Range question :(

Discussion in 'Trumpet Discussion' started by trumpetgirl612, Jan 1, 2006.

  1. Derek Reaban

    Derek Reaban Mezzo Piano User

    609
    1
    Jun 16, 2005
    Tempe, Arizona
    Jack,

    Manny, as always, is right on the money. I just finished reading an article about Arnold Jacobs and Vincent Cichowicz in the most recent ITG Journal related to your question that I wanted to excerpt (Page 30):




    Emily,

    I really like what Manny told you. At the ITG conference in Denver, James West echoed this idea about finding an optimal “spot†or “mark†where your sound will be the best. He said, "Most noise for the least effort is right on. Yes, the mouthpiece has a place where you get the most sound for the least effort!

    Once you find this place (just buzzing on the mouthpiece), be aware that once you insert the mouthpiece into the horn, you may hold your instrument in such a way that it changes the angle of this optimal spot just slightly.

    There’s a very interesting article by Sam Burtis (a Caruso Student) called Buzz Off!. I especially like the concept about finding a great buzz on the mouthpiece, and then taking note of the associated angle at which your are holding the mouthpiece when achieving this sound. Many times when the mouthpiece goes in the horn, the angle at which you are holding the horn MAY be different than this optimal angle you found while buzzing the mouthpiece alone. Getting the horn to be in alignment with that angle may help in the ease of sound production on the instrument.

    Another thing that I notice from your schedule / outline is that you do a lot of “skill set†exercises, but you don’t mention any “balance / centering†exercises. If you take Manny’s advice and start working from a position of “gorgeous soundâ€, it would serve you very well to divide your practice day so that you spend some time focusing on balance / center to cultivate this sound which will carry into your skill set work. Craig Morris talks about this in an article called Fundamentally Speaking which I mention in this link. It’s a very well conceived way to focus on the important aspects of your playing day (centering must have a prominent / dedicated session each day).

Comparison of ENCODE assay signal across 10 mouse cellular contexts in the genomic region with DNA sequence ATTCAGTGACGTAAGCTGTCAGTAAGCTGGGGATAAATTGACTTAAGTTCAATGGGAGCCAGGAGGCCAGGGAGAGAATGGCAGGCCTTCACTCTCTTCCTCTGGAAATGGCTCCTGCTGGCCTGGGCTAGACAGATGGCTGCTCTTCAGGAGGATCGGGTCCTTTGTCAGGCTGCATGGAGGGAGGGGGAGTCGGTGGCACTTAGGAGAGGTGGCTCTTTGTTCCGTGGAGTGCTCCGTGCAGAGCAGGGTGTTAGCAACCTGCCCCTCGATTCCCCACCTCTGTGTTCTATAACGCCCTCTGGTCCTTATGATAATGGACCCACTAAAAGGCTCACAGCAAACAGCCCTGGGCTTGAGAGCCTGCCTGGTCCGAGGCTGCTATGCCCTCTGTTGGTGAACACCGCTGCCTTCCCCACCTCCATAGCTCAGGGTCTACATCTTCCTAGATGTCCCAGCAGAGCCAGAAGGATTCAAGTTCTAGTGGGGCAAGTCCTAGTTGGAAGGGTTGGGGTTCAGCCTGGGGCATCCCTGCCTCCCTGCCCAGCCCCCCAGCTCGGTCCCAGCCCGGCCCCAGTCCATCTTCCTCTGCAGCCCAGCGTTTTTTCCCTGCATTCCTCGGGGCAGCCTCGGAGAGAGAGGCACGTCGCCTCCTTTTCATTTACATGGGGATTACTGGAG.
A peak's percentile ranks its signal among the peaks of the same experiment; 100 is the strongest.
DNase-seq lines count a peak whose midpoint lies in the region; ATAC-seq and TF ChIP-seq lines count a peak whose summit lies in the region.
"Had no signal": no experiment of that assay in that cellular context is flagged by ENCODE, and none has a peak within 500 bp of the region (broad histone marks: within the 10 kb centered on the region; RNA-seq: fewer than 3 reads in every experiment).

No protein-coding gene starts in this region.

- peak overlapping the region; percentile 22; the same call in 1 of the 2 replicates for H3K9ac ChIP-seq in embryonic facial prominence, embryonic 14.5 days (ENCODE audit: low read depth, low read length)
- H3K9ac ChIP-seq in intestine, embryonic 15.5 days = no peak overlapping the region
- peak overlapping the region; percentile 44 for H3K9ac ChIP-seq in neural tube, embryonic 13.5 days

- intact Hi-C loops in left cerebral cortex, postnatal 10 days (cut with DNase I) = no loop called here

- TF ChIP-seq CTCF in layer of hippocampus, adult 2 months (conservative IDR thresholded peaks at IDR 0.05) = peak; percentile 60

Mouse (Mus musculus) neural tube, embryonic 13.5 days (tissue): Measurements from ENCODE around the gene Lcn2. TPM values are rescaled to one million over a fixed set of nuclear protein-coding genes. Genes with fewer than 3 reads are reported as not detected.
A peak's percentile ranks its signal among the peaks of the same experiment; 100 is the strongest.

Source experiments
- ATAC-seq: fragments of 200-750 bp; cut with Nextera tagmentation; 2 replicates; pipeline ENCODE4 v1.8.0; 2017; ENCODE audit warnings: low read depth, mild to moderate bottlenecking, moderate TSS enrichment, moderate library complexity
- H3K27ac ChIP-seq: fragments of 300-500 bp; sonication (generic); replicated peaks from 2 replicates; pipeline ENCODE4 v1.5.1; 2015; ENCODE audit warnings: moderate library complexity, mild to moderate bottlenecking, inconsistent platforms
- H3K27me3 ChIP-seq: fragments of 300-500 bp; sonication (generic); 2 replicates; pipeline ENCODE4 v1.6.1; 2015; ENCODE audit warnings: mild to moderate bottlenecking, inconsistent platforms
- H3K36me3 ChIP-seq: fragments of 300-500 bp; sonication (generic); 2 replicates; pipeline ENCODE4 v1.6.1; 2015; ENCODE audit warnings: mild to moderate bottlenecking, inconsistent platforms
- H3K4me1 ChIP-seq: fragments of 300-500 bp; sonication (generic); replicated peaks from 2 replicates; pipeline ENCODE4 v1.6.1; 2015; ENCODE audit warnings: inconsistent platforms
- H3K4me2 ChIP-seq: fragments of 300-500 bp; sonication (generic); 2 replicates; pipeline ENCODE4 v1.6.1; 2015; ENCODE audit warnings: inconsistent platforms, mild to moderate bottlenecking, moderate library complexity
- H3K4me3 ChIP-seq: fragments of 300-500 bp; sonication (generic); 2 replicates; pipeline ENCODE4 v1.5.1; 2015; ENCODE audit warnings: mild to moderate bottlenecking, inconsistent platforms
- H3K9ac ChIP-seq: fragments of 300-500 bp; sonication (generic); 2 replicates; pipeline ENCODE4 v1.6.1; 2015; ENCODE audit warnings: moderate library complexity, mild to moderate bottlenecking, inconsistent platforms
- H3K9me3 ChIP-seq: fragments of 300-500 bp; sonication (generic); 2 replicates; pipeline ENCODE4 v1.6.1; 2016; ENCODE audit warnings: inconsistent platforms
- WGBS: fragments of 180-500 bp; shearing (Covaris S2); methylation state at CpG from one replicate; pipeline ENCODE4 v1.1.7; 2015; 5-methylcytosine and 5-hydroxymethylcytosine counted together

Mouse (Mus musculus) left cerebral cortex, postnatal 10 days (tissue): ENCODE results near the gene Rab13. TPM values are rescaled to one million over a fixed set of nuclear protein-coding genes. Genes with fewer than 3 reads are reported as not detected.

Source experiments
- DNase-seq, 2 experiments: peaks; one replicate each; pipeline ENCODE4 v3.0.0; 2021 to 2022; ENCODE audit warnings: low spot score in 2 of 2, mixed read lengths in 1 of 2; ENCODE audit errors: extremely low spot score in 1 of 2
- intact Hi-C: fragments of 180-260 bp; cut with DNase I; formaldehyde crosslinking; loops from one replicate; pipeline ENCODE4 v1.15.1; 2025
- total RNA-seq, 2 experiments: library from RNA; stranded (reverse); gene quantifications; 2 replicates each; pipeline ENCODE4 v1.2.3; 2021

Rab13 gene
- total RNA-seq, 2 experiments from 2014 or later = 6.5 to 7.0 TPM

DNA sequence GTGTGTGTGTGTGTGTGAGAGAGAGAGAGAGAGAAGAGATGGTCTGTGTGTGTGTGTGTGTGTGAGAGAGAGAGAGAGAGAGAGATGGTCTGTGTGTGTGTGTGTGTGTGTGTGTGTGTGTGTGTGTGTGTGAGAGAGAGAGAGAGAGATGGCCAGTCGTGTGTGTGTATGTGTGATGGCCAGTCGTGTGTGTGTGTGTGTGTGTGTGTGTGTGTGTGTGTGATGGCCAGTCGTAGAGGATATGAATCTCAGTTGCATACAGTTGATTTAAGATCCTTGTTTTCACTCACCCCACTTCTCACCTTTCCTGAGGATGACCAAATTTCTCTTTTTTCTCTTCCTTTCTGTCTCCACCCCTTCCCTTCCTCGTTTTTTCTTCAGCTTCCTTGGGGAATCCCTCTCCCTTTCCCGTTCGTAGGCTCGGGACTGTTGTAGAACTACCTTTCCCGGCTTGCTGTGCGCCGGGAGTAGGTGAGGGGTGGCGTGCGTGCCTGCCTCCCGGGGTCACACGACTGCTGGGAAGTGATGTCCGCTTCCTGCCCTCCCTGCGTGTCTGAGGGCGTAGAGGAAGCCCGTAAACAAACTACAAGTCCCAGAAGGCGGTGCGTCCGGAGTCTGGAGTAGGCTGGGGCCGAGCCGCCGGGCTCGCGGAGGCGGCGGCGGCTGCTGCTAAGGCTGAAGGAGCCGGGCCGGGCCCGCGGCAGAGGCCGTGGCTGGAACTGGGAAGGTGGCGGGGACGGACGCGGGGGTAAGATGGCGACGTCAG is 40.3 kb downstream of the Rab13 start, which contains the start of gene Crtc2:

Hope these thoughts give you a little more detail to consider!
     
  2. JackD

    JackD Mezzo Forte User

    736
    1
    Nov 30, 2003
    Manchester / London
    Interesting, guys. Thanks!

    I ask because it's something my teacher has suggested to me re: high register playing, and it's not something I've ever used before.
     
  3. trumpetgirl612

    trumpetgirl612 Pianissimo User

    249
    0
    Mar 30, 2005
    practice room 5
    thanks so much ffriends!!
    xoxo
    Em
     
  4. reversedlead

    reversedlead New Friend

    19
    0
    Jul 10, 2005
    Seattle
    I would like to offer my humble opinion as well.

    I think part of what the braces did was tell your lips "No pressure" because it hurt if you use too much. I think part of your trouble is that you use way more pressure now than when you had braces, but it feels the same, so you don't know it. I went through the same problem, and now I can play higher than I did with braces (this change was in sophmore year, now I'm a senior).

    So try a "less" pressure approach.

    Also, since you are having pitch troubles (by the sounds of it) it sounds like you are fighting the horn. Try leadpipe buzzing. Take off your tuning slide, and put your mouthpiece in. Try to get a loud reedy buzz out of it. The note should be somewhere in the F (concert Eb) range (it should slot right there). Getting a fat, reedy buzz out of the pipe helps get you "in phase" with the horn, basically, it helps you work with the horn to create sound, instead of against it. It will improve your response and tone, and your pitch problems should go away. (Also, using too much pressure will also make your pitch sharp, as it impinges the lips)

    I would also recommend staying away from consciously using vowel sounds. This could (probably, at your stage in the game) lead to overanalyzation, which can do some very bad things to your range. Focus on keeping yourself (tongue, throat) relaxed. If you focus on that and the sound, the vowels will occur naturally.

    Just MHO,
    Brandon
     
  5. trumpetgirl612

    trumpetgirl612 Pianissimo User

    249
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    Mar 30, 2005
    practice room 5
    thanks but im not acutally HAVING patich problems
    ill keep that in mind tho
     
  6. reversedlead

    reversedlead New Friend

    19
    0
    Jul 10, 2005
    Seattle

    Oops.. That must have been the guy above.

    Brandon
     
  7. trumpetgirl612

    trumpetgirl612 Pianissimo User

    249
    0
    Mar 30, 2005
    practice room 5
    heh its ok, sorry if that came off as rude
    thanks for your input tho
    i appreciate it
     

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